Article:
Dover, Del. On their way to a recent Sunday dinner at a friend's house, Ed and Alice Daino stopped at the store for two bottles of red wine -- a transaction that would have been impossible just a few weeks ago.
In a sign that Prohibition-era restrictions are drying up, Delaware and New York have become the 25th and 26th states to allow Sunday sales at liquor stores -- putting states with Sunday bans in the minority.
"It's convenient," said Ed Daino, 67.
Delaware's Sunday sales started May 18; the New York change came last weekend. Pennsylvania repealed its ban in February at 10 percent of its government-run stores as part of a two-year pilot study, and Oregon did away with its restriction a year ago.
Legislation has been considered this year in other states, including Kansas, Colorado, Rhode Island and Washington.
The trend began 40 years ago when women began entering the work force in large numbers, said David Laband, an economic and policy professor at Auburn University and co-author of "Blue Laws: The History, Economics and Politics of Sunday-Closing Laws."
"The time frame within which much of the shopping can be done for a family has been compressed into the weekend, with so many women working," Laband said. "There's been enormous economic opportunity for establishments to be open all weekend long."
Industry officials say the rollback marks a convergence of lean budget times, economic competition between states, and the continuing erosion of blue laws.
"I think the stars were in alignment," said Jonathan Newman, chairman of the Pennsylvania Liquor Control Board. "If you can buy so many things on Sunday, what makes getting a bottle of wine for a spaghetti dinner inappropriate?"
The Distilled Spirits Council of the United States has lobbied legislatures across the country to repeal blue laws. "It's a top legislative priority for this organization and for many retail groups across the country to finally fold up the last of the blue laws, the legacy of Prohibition," said council spokesman Frank Coleman.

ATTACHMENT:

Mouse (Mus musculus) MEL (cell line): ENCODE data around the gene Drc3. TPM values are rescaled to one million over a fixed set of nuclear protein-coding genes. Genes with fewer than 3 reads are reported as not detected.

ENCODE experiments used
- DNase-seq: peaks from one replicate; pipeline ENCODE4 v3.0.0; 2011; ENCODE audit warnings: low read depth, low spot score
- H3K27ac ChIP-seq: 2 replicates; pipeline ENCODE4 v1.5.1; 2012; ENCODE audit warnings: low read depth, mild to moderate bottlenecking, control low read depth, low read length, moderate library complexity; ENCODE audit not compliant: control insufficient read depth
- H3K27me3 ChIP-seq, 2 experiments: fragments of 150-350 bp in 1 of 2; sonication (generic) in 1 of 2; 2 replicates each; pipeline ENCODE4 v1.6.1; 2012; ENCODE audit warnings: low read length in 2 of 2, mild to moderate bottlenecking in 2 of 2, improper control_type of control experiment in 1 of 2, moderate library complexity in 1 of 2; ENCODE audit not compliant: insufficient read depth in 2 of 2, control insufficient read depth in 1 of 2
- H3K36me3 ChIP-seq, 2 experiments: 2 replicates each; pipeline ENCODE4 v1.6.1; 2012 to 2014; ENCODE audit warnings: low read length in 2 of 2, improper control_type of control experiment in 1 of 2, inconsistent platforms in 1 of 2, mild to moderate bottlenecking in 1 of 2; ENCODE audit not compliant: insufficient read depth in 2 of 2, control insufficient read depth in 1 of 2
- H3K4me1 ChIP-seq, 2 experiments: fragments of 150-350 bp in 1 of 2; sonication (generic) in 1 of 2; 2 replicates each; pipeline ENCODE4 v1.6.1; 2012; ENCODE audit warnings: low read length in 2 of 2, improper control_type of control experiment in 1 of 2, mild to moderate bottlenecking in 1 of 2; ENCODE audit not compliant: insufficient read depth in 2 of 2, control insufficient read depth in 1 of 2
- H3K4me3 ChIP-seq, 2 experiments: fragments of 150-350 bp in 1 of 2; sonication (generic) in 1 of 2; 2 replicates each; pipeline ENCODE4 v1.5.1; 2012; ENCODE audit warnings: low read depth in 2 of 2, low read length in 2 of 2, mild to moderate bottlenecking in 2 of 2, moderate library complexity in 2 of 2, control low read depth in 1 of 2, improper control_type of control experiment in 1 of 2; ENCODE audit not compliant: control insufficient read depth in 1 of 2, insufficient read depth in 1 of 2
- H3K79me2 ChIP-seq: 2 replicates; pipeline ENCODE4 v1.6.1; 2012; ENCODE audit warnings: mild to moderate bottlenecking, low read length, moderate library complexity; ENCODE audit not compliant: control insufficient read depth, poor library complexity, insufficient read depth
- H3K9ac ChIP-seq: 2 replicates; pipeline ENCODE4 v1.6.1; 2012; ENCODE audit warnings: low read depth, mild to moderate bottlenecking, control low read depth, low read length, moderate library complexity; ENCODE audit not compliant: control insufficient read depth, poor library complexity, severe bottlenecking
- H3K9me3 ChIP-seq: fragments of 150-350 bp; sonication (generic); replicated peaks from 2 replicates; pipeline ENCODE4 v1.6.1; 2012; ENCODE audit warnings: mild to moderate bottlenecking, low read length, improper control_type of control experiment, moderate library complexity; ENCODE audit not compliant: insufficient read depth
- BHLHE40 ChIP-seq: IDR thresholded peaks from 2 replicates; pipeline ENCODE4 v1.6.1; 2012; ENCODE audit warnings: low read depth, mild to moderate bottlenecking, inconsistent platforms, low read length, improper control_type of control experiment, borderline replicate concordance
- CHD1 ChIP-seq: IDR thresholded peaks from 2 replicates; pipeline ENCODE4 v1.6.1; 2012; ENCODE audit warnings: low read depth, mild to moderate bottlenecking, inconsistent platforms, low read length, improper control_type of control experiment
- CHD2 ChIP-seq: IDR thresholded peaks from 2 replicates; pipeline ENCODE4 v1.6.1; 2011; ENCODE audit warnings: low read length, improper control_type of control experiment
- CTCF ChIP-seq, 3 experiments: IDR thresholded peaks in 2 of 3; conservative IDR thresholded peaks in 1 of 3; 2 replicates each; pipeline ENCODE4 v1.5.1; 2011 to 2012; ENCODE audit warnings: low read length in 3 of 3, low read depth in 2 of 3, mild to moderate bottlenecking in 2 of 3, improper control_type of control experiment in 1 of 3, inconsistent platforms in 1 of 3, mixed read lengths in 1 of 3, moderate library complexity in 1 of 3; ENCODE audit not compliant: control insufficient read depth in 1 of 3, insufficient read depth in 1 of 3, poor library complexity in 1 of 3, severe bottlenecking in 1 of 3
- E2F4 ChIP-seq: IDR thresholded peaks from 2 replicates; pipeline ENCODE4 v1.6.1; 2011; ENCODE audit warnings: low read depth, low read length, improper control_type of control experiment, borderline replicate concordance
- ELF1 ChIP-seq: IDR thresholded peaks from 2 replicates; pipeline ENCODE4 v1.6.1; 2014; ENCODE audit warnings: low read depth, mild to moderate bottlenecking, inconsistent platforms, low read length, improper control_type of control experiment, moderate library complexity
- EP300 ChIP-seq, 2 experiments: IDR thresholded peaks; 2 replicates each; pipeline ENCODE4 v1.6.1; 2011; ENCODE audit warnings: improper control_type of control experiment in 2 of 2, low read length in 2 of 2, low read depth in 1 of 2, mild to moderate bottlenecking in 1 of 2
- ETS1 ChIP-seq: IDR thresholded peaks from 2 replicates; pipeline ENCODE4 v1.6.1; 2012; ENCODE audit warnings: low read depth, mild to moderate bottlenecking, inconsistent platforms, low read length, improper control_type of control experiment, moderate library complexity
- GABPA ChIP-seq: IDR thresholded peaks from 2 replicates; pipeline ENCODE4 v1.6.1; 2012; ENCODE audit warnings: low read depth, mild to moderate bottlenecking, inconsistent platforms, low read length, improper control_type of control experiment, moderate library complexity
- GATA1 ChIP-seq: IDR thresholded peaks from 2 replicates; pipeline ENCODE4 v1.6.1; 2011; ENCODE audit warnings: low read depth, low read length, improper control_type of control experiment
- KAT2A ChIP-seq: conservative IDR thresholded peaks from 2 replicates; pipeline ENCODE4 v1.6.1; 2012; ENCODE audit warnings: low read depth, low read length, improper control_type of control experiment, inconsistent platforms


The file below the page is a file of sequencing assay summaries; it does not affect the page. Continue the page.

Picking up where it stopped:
While opposition on moral grounds has been muted, the repeals have generated industry infighting, often pitting the owners of small stores -- some of whom would prefer not to work Sundays -- against larger outlets.
"There is mom-and-pop opposition because it's their day off, and that's undeniable," Coleman said. "If you don't want to open on Sunday, don't do it, but don't stop somebody else from doing it."
Kristine O'Hanlon, president of the Eastern New York Liquor Stores Assn., said she and most of her group's 120 members don't predict a sales increase, so they'll stay closed on Sundays.
"Nobody is going to drink more just because you can buy it on a Sunday now," she said.
Not all efforts to repeal Sunday sales bans have succeeded. Colorado lawmakers rejected a proposal, and a measure in Kansas didn't pass the Senate. Nevertheless, several Kansas communities have passed ordinances allowing Sunday sales, some of which are being challenged by the state attorney general.